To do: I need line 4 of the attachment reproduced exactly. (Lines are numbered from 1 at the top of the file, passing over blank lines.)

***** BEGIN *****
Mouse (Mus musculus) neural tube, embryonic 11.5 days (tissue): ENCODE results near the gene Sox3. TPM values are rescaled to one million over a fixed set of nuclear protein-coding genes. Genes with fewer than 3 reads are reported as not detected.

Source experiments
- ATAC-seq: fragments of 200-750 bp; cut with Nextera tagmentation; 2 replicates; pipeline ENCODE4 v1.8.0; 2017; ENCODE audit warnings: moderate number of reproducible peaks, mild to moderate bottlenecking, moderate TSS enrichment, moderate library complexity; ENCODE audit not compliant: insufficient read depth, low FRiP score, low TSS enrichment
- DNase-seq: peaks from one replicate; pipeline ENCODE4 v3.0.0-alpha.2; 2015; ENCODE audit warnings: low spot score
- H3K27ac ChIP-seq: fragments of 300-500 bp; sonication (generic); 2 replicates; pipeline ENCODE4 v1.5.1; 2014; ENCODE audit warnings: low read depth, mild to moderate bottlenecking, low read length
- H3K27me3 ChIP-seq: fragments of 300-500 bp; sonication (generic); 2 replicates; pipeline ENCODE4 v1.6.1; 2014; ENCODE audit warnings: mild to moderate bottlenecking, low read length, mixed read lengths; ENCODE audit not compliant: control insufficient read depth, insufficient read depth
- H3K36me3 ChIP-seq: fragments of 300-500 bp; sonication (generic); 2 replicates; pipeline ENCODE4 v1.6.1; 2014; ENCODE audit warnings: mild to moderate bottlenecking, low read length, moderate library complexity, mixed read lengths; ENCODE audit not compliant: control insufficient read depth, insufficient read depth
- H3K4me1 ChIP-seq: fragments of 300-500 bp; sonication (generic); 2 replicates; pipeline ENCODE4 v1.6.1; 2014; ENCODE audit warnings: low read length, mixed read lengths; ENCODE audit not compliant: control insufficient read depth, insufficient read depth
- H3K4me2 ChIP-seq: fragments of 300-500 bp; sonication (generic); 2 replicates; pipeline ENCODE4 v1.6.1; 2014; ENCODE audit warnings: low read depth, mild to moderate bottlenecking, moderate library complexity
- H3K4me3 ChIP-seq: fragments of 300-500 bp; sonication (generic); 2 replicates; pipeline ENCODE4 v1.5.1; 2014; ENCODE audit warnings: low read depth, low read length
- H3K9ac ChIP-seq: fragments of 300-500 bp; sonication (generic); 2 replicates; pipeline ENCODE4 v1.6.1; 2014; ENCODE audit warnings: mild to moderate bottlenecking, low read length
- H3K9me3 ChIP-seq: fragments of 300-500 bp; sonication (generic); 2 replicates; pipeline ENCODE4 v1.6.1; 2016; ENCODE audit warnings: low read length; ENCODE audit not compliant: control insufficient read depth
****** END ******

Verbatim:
- DNase-seq: peaks from one replicate; pipeline ENCODE4 v3.0.0-alpha.2; 2015; ENCODE audit warnings: low spot score